As CLS measures a page’s visual stability, it quantifies layout shifts, which is the occurrence of a visible element changing position from one rendered frame to the next. CLS is important to the user experience by ensuring on-page elements (e.g. images, videos, text blocks) don’t shift in unexpected ways that interfere with a user’s on-page interactions. A good Core Web Vitals score is a CLS of less than 0.1, which is calculated by multiplying the Impact Fraction (the measured impact of unstable elements on the screen between two frames) by the Distance Fraction (the measured distance that unstable elements have moved in relation to the screen). 

Image credit: Web Dev

If the above metrics sound confusing, you’re not alone! Making the necessary improvements requires a developer’s expertise, but you can still get an understanding of where your most important pages are at with Google’s PageSpeed Insights, Lighthouse and Search Console (Core Web Vitals Report). These free tools provide page performance insights as well as helping you prepare for the Core Web Vitals update, so they’re worth familiarising yourself with and using to monitor your site’s performance.

Why You Need to Prepare for Core Web Vitals

Not only is Core Web Vitals an update with specific benchmarks that you can actually prepare for — unlike previous algorithm updates that involve a fair degree of speculation — but studies from Google and other sources show that pages which meet these benchmarks deliver better user experiences. Fulfilling the expectations of your visitors across core user experience needs, such as page loading (LCP), interactivity (FID) and visual stability (CLS), delivers better on-site user experiences that can improve time on site, dwell time, bounce rate and other key metrics that, although may or not be exact ranking factors, are strong indicators of relevance and user intent and, therefore, can boost rankings. 

While we all know the importance of delivering excellent user experiences — and meeting Core Web Vitals criteria will certainly help to deliver better experiences for visitors to your site — many digital marketers and site owners are concerned about potential algorithmic penalties.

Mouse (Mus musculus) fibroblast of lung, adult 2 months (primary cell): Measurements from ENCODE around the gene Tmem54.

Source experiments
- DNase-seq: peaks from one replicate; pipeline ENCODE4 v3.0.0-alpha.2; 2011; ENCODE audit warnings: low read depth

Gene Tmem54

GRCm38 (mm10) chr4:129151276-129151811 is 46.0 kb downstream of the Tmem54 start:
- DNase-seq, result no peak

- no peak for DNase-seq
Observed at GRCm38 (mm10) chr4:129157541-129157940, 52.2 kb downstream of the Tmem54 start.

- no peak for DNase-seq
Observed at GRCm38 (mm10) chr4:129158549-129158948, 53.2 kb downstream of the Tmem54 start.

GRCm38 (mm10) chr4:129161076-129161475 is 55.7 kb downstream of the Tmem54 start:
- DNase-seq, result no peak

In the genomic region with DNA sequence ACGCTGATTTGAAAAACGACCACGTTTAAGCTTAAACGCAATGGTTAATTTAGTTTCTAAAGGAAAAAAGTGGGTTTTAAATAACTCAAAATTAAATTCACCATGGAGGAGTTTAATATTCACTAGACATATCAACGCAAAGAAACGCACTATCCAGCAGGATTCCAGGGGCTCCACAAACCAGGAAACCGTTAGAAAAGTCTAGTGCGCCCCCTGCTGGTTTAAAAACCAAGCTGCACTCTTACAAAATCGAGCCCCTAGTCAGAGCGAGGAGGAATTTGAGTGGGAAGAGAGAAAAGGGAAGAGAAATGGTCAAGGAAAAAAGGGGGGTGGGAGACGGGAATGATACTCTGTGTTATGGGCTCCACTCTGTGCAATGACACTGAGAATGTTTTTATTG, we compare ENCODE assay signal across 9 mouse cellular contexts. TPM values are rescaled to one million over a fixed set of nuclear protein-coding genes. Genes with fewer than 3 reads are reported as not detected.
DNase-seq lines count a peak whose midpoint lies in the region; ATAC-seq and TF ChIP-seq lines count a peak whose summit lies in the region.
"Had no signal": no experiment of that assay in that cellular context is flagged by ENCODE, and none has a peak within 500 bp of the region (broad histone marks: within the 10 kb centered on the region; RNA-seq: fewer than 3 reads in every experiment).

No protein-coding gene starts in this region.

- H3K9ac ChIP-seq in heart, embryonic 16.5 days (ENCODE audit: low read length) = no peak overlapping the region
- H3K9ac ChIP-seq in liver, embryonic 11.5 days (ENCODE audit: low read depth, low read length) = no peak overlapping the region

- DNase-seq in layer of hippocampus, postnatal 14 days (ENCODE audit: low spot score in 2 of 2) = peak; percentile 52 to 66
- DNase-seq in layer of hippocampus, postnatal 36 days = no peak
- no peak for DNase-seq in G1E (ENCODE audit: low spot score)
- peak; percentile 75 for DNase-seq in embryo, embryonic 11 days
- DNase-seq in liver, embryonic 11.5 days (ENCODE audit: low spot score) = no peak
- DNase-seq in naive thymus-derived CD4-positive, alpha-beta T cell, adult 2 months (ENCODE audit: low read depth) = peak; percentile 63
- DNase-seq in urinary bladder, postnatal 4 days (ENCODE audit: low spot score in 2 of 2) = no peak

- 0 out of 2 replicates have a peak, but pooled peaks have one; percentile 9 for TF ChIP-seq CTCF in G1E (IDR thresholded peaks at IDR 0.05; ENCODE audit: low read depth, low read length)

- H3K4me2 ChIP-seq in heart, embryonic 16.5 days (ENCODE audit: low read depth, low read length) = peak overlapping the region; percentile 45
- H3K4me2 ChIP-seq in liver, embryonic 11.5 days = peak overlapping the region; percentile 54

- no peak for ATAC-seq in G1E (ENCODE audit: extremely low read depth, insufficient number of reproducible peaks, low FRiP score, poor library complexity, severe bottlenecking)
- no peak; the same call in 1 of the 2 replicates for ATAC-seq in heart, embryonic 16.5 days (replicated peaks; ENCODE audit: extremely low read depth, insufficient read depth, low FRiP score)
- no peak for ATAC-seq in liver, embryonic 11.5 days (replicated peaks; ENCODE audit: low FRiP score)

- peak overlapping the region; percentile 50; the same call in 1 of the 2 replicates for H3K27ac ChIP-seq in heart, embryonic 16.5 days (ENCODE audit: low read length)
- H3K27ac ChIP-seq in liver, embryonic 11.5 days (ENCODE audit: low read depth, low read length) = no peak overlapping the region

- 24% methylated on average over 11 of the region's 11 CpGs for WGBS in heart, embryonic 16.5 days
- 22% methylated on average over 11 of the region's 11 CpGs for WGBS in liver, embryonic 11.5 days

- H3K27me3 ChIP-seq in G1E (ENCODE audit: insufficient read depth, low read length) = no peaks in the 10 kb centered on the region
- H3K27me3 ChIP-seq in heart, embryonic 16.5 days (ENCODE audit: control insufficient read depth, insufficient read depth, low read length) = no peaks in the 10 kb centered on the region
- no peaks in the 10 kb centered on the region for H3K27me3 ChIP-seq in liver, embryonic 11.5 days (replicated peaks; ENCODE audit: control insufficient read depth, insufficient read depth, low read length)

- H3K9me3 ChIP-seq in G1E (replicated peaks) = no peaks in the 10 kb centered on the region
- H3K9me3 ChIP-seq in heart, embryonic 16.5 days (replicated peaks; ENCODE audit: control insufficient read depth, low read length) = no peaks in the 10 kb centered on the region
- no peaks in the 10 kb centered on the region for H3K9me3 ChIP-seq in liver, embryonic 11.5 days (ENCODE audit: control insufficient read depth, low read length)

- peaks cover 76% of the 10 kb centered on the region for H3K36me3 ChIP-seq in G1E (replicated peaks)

At this stage, it’s really just too early to say with any conviction what the expected ranking impact will be, but it’s unlikely that websites which don’t meet Google’s criteria will see severe ranking implications immediately. And if you’re worried that your website is an outlier and will be one of the few websites that sees a drastic reduction in search rankings, don’t be — Moovweb analysed the mobile homepages of 6,500 US eCommerce websites and found that only 13% achieved a ‘good’ score across the three metrics. 

Having said that, making these specific user experience improvements will result in happier visitors who are more likely to return to your website, better align the performance of your website with your brand — branding being a promise that tells your customers what to expect — and potentially increase conversion rates and maximise your revenue. Bearing those points in mind, Google’s Core Web Vitals update isn’t something to fret about and fear, but rather an opportunity to capitalise on that offers significant benefits for your customers, your brand and your online presence as a whole.

 

If you need help with your website’s page speed or search engine rankings, get in touch with NOUS at [email protected] or call (07) 3003 0722.

 

Blog image credit: SEO Hacker